Black Locust

Scientific Name:

Robinia pseudoacacia

Type:

Tree

Habitat:

Forests, shrublands, and grasslands

Range:

Native to the southeastern United States, cultivated and naturalized in temperate habitats around the world

Status:

Least Concern (IUCN Red List)

This species is

NON-NATIVE

to the Truckee Meadows.

Identification:

Black locusts are deciduous trees that usually grow between 30 and 72 feet tall. They have compound leaves (where multiple leaflets are attached to a single stem) that can have up to 19 leaflets. Black locusts' branches are a red-brown color. These trees have pairs of small spikes at the base of each leaf.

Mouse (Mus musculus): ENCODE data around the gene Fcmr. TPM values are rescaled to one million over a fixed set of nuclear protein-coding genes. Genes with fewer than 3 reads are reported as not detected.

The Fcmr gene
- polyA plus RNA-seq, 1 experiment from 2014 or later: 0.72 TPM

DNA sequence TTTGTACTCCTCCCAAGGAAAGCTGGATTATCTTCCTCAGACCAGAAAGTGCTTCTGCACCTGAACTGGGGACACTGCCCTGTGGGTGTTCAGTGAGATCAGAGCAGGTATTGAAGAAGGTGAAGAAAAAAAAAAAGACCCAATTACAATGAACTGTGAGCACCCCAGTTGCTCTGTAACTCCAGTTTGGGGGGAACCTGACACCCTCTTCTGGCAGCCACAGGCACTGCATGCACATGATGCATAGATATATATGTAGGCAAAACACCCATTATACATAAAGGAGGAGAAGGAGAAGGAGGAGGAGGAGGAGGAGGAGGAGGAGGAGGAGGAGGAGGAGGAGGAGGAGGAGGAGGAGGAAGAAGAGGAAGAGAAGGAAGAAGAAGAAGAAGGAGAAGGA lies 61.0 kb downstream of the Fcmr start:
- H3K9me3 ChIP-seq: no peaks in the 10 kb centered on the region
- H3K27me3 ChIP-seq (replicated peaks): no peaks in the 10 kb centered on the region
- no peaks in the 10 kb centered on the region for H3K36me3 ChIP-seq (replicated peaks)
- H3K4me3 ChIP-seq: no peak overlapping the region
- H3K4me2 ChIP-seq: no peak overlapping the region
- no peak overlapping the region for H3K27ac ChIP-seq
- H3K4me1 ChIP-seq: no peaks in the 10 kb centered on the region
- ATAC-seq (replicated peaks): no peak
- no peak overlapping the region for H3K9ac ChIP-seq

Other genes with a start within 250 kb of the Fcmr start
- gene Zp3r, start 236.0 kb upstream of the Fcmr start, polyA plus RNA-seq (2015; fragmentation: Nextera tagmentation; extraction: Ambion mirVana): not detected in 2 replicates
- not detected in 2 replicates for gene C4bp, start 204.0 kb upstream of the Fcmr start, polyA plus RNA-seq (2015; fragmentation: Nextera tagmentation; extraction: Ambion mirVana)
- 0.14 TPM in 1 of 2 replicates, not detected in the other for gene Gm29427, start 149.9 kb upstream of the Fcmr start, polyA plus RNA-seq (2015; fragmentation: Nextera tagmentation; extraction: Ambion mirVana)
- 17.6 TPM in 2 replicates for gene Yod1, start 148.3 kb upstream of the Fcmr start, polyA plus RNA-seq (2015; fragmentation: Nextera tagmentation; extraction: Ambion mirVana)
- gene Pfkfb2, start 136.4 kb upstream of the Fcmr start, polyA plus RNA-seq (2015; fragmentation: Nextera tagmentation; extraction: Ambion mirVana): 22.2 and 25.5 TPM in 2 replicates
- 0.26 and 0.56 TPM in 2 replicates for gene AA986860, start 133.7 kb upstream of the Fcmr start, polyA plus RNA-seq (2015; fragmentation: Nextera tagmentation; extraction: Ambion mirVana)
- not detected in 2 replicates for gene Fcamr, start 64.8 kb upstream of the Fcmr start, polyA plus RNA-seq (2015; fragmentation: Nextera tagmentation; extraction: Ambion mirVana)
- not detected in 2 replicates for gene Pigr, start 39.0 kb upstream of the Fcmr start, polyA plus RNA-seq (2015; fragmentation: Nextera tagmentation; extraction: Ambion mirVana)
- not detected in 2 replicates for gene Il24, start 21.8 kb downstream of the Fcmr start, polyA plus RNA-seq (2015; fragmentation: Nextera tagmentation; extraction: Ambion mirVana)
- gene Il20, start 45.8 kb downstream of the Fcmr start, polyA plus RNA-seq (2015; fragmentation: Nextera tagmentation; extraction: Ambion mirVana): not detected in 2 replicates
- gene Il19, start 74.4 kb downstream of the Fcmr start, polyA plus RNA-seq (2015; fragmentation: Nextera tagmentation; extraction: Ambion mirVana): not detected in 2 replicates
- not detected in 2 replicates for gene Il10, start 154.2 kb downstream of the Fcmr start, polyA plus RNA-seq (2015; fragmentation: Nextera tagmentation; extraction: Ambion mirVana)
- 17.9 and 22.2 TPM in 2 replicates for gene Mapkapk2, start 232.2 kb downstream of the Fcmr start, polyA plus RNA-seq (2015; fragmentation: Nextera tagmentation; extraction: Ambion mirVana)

Fast Facts:

  • Black locusts are members of the Fabaceae (or pea) taxonomic family, along with plants such as garden peas, peanuts, and mesquite.

  • While cultivated around the world, black locusts' native range follows the Appalachian Mountains from Pennsylvania to Alabama, with a secondary population in the Ozark mountains.

  • Because of their hard, durable wood, black locusts are often utilized for fencing, mine timbers, and railroad ties.

Sources:

Contributor(s):

Haley McGuire (research & content)

Alex Shahbazi (edits & page design)

Last Updated:

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